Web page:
Say what you like about Oxford, one thing it does well is look good. That’s right tabloids – we might be only fraudulently intelligent, miserable, classist, and spend every evening licking champagne of each other’s solid gold nipples in the union chamber, but can we take something functional like an exam centre and decorate it as a giant limestone palace? For no reason? Can we do the same with the students? Yes. Yes we can.
Bear with me, because this hasn’t always been my opinion. One of my teachers told me I’d have to wear a uniform in Oxford and I laughed cheerfully in his face, thinking it was just characteristic bullshit. Then the next thing I knew a pamphlet fell out of my welcome pack showing some conservative students dressed in the most ridiculous version of black tie-come-officewear I’d ever seen. What, I thought to myself, is this?
Then some time during a hazy first year summer some stupidly attractive individual glided past me on a bicycle in a perfumed wave of cigarette smoke and aftershave, pushing his unkempt hair away from his pierced left ear with one hand, and I had a realisation that absolutely everyone looks good in subfusc. If your dress sense is terrible, you’re forced into wearing a suit – an instant universal improvement for men and women alike. If you’re hot already then you ooze ‘I don’t want to be wearing this, but my God don’t I look good’ vibes. I realised I was going to have some trouble concentrating in exam schools from then on.
Like all the best sexy clothes, it serves no functional purpose (think suspenders, heels, braces, hats). It’s got complicated nylon layers I’d like to remove. Throwing water on people while they’re dressed as demurely as you’ve ever seen them is decidedly kinky. Blokes don’t get to ruin it by wearing tartan trousers or a hideous candy stripe blazer, as happens so frequently in Oxford. Black stockings.
I think it’s necessary to disassociate this from, dare I even say it, any Harry Potter saga related fantasies. Wizards in general are about as erotic as sandals with socks. Not to mention the fact that they’re all at secondary school. Just no.
Uniforms are sexy. Subfusc is a uniform. You do the maths.
Rebuttal: Jennifer Hilder
Skirted, shirted and robed, with hats in hands…in all the build up and adrenalin of getting to the exam on time, I hadn’t realised how plain daft we all looked, like hoards of twenty-somethings on a Harry Potter tour. As I walked from the marquee through South Schools up to my exam room last summer, surrounded by tens of other students, it wasn’t a feeling of serene inevitability that passed over me – rather a profound sense of irritation. What was this hat FOR, anyway?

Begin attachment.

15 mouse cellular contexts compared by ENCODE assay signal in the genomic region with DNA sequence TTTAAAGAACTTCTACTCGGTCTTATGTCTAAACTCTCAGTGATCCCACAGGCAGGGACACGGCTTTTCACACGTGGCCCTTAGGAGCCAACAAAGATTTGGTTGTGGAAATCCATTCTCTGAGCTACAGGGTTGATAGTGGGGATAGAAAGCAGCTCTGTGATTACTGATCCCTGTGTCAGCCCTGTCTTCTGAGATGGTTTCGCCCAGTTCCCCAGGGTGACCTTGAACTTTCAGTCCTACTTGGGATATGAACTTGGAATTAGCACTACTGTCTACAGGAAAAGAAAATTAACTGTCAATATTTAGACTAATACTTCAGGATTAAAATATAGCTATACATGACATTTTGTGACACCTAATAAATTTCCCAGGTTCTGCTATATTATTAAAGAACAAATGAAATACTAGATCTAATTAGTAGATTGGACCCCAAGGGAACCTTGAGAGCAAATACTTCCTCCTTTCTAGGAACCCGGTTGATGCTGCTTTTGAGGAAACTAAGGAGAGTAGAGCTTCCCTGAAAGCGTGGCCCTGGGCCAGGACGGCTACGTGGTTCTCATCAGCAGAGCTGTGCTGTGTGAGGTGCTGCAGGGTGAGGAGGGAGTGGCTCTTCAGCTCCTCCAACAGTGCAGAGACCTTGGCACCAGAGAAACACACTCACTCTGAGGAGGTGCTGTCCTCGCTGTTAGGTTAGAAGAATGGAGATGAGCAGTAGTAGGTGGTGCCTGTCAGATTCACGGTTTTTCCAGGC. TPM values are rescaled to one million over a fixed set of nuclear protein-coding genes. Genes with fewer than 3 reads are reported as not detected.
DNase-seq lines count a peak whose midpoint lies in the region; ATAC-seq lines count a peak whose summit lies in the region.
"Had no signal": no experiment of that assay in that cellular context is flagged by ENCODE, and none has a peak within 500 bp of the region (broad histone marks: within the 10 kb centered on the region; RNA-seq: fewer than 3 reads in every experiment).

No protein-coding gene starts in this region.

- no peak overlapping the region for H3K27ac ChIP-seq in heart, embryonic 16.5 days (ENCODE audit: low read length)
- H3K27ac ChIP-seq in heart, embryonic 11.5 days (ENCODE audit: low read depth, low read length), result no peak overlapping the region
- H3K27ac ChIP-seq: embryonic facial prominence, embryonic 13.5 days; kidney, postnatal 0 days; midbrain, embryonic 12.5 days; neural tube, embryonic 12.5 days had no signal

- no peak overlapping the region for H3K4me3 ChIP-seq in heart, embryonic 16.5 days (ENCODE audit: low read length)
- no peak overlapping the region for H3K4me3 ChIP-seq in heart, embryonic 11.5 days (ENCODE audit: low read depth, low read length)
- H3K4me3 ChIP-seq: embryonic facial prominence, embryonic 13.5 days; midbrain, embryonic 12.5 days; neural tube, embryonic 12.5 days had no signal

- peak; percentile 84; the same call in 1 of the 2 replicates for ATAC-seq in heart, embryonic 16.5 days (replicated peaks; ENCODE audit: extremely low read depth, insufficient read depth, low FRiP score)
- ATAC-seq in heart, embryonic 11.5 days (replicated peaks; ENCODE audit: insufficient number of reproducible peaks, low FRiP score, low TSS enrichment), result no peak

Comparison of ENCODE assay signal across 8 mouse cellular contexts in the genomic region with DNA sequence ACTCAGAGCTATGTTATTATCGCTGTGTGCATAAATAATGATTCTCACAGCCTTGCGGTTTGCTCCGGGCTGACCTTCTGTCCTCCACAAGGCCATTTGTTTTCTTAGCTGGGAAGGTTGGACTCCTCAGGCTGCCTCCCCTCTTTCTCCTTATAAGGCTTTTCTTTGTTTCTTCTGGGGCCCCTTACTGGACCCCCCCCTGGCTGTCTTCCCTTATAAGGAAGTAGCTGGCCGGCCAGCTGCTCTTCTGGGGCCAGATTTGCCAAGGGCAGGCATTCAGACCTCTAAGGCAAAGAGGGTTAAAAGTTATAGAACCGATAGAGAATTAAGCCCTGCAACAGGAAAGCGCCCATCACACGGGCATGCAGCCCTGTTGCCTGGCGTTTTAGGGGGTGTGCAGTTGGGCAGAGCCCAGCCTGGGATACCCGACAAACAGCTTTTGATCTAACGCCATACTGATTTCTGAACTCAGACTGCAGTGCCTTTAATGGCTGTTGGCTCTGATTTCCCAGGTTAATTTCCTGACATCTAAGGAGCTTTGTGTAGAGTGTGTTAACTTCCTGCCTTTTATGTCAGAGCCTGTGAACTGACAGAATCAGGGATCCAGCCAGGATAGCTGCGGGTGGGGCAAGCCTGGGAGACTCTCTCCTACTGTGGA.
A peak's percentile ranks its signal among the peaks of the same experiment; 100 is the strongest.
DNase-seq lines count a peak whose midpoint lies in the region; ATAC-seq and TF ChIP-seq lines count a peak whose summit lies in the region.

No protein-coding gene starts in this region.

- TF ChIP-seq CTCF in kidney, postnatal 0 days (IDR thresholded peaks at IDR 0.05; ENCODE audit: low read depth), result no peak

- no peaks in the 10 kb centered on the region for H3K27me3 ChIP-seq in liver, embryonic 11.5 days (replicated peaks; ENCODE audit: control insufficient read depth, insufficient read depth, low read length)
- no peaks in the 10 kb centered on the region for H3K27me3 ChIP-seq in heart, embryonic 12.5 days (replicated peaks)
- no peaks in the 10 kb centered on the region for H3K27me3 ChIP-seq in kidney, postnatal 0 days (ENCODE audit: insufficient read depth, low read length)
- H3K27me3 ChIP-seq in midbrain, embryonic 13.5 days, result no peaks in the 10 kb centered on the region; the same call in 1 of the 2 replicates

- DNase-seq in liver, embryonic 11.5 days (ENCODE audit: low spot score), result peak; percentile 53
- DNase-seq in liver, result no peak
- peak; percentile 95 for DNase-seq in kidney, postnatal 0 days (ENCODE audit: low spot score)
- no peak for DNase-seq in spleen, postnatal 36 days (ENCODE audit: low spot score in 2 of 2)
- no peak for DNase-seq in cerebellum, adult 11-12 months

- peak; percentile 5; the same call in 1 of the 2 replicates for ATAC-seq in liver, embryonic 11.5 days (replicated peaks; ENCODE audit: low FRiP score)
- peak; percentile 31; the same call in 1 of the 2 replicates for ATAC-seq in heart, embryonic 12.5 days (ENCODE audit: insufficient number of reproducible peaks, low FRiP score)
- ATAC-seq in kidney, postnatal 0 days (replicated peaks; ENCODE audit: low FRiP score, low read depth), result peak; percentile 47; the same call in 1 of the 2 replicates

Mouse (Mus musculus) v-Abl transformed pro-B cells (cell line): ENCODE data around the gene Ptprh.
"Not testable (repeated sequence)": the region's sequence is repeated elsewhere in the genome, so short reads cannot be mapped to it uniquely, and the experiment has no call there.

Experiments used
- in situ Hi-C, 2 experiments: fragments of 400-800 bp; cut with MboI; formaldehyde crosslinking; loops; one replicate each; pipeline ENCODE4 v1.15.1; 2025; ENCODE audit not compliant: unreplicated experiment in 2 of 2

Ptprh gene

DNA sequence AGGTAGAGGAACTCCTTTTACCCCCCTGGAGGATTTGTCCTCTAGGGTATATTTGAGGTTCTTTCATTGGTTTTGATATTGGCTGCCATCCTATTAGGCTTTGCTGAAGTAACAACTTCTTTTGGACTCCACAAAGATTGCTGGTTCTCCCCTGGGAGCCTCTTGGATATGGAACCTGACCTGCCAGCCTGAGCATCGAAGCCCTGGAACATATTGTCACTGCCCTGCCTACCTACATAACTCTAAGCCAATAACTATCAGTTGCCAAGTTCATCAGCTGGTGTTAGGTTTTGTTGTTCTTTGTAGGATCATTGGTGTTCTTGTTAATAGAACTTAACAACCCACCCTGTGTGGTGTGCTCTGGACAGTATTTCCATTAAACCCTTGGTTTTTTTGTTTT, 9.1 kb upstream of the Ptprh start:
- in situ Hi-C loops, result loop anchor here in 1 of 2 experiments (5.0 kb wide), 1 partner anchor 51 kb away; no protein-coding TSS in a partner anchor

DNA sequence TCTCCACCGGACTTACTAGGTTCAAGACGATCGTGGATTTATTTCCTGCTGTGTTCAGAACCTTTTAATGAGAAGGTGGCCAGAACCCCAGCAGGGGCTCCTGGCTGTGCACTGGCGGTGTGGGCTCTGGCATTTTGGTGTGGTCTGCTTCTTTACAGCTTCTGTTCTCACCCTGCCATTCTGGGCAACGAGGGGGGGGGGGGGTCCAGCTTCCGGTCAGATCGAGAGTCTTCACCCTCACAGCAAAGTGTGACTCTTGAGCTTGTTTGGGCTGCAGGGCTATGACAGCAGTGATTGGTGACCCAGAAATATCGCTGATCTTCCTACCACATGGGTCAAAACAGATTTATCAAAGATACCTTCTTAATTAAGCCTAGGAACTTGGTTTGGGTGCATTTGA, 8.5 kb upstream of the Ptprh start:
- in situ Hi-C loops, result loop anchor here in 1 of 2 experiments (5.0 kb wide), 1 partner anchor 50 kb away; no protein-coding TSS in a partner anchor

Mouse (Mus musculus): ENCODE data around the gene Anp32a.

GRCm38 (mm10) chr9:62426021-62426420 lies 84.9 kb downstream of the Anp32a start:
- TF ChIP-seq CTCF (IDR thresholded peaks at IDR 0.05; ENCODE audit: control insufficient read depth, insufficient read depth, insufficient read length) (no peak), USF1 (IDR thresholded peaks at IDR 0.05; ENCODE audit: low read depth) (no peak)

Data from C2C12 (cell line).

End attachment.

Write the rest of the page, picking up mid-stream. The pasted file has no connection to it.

And what struck me next was that no one else thought it strange, or even just a tiny bit weird, that we had happily all dressed up – in the same outfit; ordinarily the ultimate faux pas – to take our exams. By rights, hard-earned during those library days of desk hoarding and shower skipping, it should be pyjamas all the way. I said this to my friend taking the same exam but apparently she “enjoyed the tradition”. I didn’t.
Tradition has been a bit of a sticky word for millennia – since Cicero argued for first one thing and then the opposite based equally on mos maiorum, the ‘customs of the ancestors’. Cicero and Oxford alike have kept up a pretty good reputation over the years, but out of political necessity even Cicero had to move with the times – and the University should do the same.
So it mystifies me that subfusc clings on, seemingly unnoticed, despite being such an obvious, pointless manifestation of all the stereotypes twenty first century, open to all, (nine grand a year,) Oxford is trying to get away from. And Oxford really is trying to get away from these stereotypes, not least because, as many will know, Oxford (and, equally, of course, Cambridge) has had to repeatedly defend itself against claims of on-going elitism, public school bias, and even racism. This defence is justified – staff and students are constantly working to change things for the better – but sometimes all this talk doesn’t match up to reality. During that other, spectactularly subfusced ceremony, matriculation, I listened (hat in hand, again) first to a speech in Latin, and then one in English. The latter speech welcomed us to Oxford, a ‘modern institution’.As I remember, I was the only one who attracted looks for snorting out loud at such an ironic statement.
Let’s make Oxford a more normal place, and a more comfortable place, by ditching subfusc – because however much I admire that postcard of the be-gowned, cycling undergraduate, I can’t help remembering that cycling in my subfusc pencil skirt was, actually, pretty sub-fun.